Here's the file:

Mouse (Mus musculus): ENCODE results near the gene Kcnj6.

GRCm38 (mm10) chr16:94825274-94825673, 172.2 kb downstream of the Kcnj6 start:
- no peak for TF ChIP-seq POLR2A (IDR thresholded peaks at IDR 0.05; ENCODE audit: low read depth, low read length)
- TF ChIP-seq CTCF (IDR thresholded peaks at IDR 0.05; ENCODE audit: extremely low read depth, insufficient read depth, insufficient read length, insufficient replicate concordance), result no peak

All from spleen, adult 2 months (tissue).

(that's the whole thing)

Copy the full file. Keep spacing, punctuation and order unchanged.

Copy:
Mouse (Mus musculus): ENCODE results near the gene Kcnj6.

GRCm38 (mm10) chr16:94825274-94825673, 172.2 kb downstream of the Kcnj6 start:
- no peak for TF ChIP-seq POLR2A (IDR thresholded peaks at IDR 0.05; ENCODE audit: low read depth, low read length)
- TF ChIP-seq CTCF (IDR thresholded peaks at IDR 0.05; ENCODE audit: extremely low read depth, insufficient read depth, insufficient read length, insufficient replicate concordance), result no peak

All from spleen, adult 2 months (tissue).